By the way, next week will be a bit tougher (20 pages left until the end of the chapter). If you have the opportunity, it might make sense to get a bit ahead.
With respect to this week’s reading:
Who wants to bet that the last guy is one of the long lost children of the current king? That being said, since the new system started 7 years ago, he must have been a teen at the time. It feels weird that no one would recognize him
Finished. This time I checked the manga related parts (chapters 9,10,11) after I was done, and doing that is a treat after reading the novel! Loved the manga’s style. Shizu’s design in the manga is great, you can really see how “gentle” and cool he looks.
Some questions. Sorry for not being able to provide exact page numbers (ebook)!
First or second page, Kino is describing her opponent and what she is wearing:
I mean, I get the meaning, but I’m really confused why there are two が in this sentence, and how they work together.
Are there two things that are tied to her leg? (one being the ポーチ, and one the 細長い物を入れるための物?) Or is the second part of the sentence describing the ポーチ further? Just really confused by sentence order here.
Probably next page, when Kino talks to her before the battle, just to clarify:
This is あら、そう and not 争う, right?
After the start of the battle
Where Kino hides behind parts of the castle walls, and the woman shoots at her several times:
ばごっ！ ばごっ！ ばごっ！
Is this the ごとに (毎に) meaning “every …”?
So does that mean she shoots at several piles, trying to shoot Kino? That doesn’t make sense, because afterwards it says そのたびに石が揺れる. So every time she shoots the stone is shaking. So how does the ごと work here?
Now for the most confusing part, towards the middle of the battle
After the woman upgrades her weapon to a machine gun of sorts:
“While shooting, the woman comes closer, and the tactic to make your opponent surrender is not giving your opponent time to reload??”
And then Kino says “no chance”
But what is こちら referring to? Usually I’d think Kino uses it to refer to herself, but nothing on her part is 連射-ing, so what’s up with that?
And where is the 無理だな suddenly coming from? Does Kino mean that her own plan won’t work anymore? Or is it that she has to use her plan because the woman refuses to surrender?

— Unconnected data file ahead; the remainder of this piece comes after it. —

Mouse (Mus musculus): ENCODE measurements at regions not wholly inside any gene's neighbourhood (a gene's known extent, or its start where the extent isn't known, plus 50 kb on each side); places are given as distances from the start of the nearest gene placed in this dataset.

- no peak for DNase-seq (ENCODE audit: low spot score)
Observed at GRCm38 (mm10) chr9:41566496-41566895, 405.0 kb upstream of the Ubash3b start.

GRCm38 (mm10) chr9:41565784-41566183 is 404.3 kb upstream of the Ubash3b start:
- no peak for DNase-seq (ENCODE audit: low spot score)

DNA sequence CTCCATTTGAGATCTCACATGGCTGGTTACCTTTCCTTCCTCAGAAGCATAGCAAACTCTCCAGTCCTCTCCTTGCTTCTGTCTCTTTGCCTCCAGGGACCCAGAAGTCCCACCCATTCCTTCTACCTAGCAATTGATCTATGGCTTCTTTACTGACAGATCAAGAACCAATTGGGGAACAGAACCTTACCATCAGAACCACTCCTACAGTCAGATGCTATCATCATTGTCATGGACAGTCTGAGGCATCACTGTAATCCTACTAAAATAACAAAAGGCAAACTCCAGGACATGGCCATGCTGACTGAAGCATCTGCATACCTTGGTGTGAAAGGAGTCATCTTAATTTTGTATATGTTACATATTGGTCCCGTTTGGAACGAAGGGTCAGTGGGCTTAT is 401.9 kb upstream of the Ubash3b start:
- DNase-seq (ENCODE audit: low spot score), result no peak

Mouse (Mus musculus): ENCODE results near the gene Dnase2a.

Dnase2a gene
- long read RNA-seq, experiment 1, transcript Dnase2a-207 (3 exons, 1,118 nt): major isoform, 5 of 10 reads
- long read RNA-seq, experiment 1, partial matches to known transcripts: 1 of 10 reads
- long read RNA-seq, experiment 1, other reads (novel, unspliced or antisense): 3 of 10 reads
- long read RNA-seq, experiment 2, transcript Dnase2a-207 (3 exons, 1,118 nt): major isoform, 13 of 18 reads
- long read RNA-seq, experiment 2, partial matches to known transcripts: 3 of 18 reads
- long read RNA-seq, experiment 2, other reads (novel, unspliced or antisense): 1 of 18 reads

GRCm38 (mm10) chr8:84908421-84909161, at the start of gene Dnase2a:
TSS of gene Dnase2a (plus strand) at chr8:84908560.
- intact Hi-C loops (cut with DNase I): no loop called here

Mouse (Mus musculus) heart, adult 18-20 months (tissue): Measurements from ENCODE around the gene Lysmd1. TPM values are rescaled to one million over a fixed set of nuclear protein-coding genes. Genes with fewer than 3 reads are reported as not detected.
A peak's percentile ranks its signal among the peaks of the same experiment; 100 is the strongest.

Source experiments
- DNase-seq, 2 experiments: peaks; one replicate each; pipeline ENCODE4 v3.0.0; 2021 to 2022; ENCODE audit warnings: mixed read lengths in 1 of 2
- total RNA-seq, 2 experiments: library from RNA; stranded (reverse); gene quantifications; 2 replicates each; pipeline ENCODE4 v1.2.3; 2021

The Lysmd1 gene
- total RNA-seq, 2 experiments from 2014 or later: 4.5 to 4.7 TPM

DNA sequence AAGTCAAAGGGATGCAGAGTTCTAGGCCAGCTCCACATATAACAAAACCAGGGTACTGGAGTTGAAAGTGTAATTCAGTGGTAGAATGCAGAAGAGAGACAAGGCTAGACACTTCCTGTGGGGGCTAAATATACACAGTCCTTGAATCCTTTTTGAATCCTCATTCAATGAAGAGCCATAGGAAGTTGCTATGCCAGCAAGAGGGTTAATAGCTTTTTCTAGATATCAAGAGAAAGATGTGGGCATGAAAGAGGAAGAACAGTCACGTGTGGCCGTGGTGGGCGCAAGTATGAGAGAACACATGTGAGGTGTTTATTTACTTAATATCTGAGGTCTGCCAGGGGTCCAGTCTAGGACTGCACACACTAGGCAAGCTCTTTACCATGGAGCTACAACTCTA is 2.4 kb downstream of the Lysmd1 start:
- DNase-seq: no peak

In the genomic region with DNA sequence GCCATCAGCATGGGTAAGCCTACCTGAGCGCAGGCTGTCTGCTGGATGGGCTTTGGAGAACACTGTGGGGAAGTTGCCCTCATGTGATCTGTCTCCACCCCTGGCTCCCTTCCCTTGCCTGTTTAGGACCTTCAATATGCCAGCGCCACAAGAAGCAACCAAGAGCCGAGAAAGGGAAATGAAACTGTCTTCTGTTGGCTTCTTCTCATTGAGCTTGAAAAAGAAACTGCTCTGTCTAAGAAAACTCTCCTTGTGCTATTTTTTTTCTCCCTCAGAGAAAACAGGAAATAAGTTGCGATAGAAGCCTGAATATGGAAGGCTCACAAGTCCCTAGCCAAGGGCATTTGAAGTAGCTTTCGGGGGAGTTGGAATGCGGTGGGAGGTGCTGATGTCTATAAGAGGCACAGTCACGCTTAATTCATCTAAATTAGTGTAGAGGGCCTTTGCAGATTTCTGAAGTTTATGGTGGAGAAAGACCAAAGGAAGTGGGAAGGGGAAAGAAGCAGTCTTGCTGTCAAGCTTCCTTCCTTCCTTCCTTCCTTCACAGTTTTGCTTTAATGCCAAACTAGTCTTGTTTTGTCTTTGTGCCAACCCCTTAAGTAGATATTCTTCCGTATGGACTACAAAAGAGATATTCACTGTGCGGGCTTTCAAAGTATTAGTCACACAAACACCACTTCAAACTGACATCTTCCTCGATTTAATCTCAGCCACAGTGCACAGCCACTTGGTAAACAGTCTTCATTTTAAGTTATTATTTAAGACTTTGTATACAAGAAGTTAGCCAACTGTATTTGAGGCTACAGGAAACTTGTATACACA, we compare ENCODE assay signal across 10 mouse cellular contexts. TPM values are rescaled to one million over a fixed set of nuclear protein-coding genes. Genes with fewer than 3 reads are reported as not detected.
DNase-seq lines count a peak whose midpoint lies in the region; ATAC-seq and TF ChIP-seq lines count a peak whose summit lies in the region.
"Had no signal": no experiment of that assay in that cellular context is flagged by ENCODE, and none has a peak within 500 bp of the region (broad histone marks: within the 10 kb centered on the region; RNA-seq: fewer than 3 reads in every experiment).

I just had another idea: maybe the first part of the sentence means “Kino’s plan to close in on the woman while she is shooting, then giving her no time to reload and force her to surrender”, where 作戦 is referring to Kino’s 作戦 and everything before that is simply outlining that plan.
And with how the battle is going and the woman suddenly having a machine gun, Kino whispers 無理だな because her own plan just got foiled.
That might be right? So the 連射 did indeed refer to Kino’s gun?
I feel so unqualified. I do have some opinions, though, so I’ll share while waiting for someone who knows stuff
1. P 127
No clue. I took it to be a further description of the pouch. In the previous sentence there a description of the 小さなポーチ on her vest, so I figured it was to different these.
2. P 128
From where it is in the dialogue I did just read it as あら そう. But now that you mention it… Maybe the author is trying to be funny? Considering what comes after, with Kino asking her usual questions and the woman then answering, それは私のセリフよ- that’s my line. Like, reaching further, maybe, ‘that’s what I asked’. I tend to simply あら そうthough
3. P 130
I took it as 共, ‘including’. Since Kino is hiding behind them, shooting at her she is also shooting at the stones, thus causing them to shake.
4. P 132
Your last take on this is pretty much my thought, since other wise I couldn’t make sense of Kino’s 無理だな. So the こちら would refer to this person, Kino, since we only see her perspective and the reader is meant to identify with her.